Seattle Sutton goes one step further, delivering prepared meals to the houe -- simply zap and eat.
weckels, Feb 07 2003
  

       I like this one - I can cook 'honest' but usually either cant be arsed or dont ave the needed ingredients.. hats off to a solution provider who removes one of those variables.
witless, Feb 07 2003
  

       <Jinbish arrives at checkout desk with prepacked trolley/cart>
Two carrots... beep!
One tin of tomatoes... beep!
150g beef mince... beep!
1 sprig of parsley... beep!
1 individual fruit trifle... beep!
  

       Checkout girl looks up and smiles,
CG: "You're single aren't you?"
Jinbish: "Yeah, how'd you gue - oh , the food, well, it was in the trolley..."
CG:" No - its because you're an ugly bastard!"
Jinbish, Feb 07 2003
  

       (rimshot)
snarfyguy, Feb 08 2003
  

       I think it's a really nice idea. We already have it in México though. Not quite the same, but pretty "mucho" like it.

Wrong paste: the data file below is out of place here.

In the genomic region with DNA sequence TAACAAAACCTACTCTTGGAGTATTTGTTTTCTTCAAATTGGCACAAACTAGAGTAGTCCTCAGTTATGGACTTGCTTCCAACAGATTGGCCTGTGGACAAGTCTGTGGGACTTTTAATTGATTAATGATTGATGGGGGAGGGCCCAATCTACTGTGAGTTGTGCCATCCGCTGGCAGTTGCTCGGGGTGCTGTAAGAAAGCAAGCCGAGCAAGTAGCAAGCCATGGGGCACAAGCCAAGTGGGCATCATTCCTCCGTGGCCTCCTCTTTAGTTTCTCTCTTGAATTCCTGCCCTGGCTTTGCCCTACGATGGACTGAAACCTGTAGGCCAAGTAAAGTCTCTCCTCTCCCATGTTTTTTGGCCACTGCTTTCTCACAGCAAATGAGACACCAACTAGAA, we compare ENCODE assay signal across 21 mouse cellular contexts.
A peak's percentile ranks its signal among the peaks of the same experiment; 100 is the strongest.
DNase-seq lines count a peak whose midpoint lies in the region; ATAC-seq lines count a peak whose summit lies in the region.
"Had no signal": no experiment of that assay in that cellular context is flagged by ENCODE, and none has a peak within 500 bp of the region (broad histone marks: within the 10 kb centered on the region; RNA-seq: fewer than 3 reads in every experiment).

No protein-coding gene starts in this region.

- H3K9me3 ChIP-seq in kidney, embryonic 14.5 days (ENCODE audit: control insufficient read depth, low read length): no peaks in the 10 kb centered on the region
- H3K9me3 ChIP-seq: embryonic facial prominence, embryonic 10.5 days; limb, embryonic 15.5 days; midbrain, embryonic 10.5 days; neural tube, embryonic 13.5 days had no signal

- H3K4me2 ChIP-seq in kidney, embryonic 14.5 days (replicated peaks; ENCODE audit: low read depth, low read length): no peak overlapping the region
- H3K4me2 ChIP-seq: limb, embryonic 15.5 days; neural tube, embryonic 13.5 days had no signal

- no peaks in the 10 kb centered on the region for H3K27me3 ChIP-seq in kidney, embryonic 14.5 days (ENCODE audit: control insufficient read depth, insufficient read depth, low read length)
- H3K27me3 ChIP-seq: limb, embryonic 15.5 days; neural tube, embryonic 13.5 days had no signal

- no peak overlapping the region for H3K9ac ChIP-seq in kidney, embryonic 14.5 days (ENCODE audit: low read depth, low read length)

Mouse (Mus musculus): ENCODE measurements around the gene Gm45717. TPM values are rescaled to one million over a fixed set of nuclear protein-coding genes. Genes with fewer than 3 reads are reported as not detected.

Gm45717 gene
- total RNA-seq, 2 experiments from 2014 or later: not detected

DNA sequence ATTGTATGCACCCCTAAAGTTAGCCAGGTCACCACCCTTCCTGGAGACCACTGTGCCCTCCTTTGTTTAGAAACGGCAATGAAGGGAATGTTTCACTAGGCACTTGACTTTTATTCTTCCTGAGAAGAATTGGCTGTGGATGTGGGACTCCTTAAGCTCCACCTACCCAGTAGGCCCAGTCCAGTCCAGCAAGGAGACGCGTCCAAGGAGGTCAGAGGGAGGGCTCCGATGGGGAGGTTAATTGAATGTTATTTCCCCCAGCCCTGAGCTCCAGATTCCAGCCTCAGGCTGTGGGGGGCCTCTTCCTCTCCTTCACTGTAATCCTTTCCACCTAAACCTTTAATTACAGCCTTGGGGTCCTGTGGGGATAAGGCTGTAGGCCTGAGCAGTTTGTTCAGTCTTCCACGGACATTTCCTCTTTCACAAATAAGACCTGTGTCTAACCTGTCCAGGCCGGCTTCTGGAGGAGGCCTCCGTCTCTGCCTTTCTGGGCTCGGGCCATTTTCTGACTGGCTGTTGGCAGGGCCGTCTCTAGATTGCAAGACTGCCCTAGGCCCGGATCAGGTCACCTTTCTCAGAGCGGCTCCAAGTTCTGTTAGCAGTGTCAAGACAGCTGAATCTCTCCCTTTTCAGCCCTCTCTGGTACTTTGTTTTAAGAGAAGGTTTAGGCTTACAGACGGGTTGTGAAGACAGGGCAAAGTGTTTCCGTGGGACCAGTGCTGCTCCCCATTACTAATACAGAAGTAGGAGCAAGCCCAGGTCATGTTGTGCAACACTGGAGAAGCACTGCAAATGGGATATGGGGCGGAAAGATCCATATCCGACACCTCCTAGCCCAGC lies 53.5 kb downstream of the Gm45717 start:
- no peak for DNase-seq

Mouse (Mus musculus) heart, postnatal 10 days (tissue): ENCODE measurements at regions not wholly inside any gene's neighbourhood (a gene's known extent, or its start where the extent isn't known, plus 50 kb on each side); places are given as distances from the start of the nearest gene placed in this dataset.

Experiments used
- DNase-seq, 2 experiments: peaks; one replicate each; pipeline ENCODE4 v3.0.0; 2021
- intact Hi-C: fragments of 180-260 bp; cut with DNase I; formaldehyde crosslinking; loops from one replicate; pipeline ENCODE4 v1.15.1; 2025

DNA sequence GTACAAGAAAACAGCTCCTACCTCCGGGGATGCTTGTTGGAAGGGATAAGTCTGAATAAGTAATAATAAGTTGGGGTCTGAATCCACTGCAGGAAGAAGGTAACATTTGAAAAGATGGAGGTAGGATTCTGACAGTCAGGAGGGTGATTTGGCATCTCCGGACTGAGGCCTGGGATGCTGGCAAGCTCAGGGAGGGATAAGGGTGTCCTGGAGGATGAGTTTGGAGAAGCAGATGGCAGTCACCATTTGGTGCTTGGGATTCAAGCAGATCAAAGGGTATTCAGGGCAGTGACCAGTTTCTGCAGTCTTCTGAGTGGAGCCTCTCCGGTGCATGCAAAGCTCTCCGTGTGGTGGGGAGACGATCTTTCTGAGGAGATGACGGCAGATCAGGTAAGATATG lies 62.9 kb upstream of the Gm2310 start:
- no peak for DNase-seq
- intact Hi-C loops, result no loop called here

Pericles, Feb 10 2003
  

       I'll take two portions of UB's Rat's Ass recipe.
egbert, Feb 10 2003
  

       The Poms already have it in the bag for you... try www.leapingsalmon.com, Personnally I would like a pop up chef in my kitchen, wired into my computer, who operates all electronic appliances in the kitchen and the fridge and pantry are linked directly to a supermarket who replace stock by the most frequently used and couriered directly to you.
Ethel Murmur, Feb 10 2003
  

       <little whisk wearing apron and smug expression pops up on computer screen>It looks like you're trying to cook, do you want help with this feature?<little whisk..>
egbert, Feb 10 2003
  

       There's a shop in Victoria station (London) which sells packages of pre-prepared meal ingredients, all ready to be cooked into a fresh dinner once you get home. And many thousand commuters pass through that station each day, so I reckon they're probably doing a brisk trade.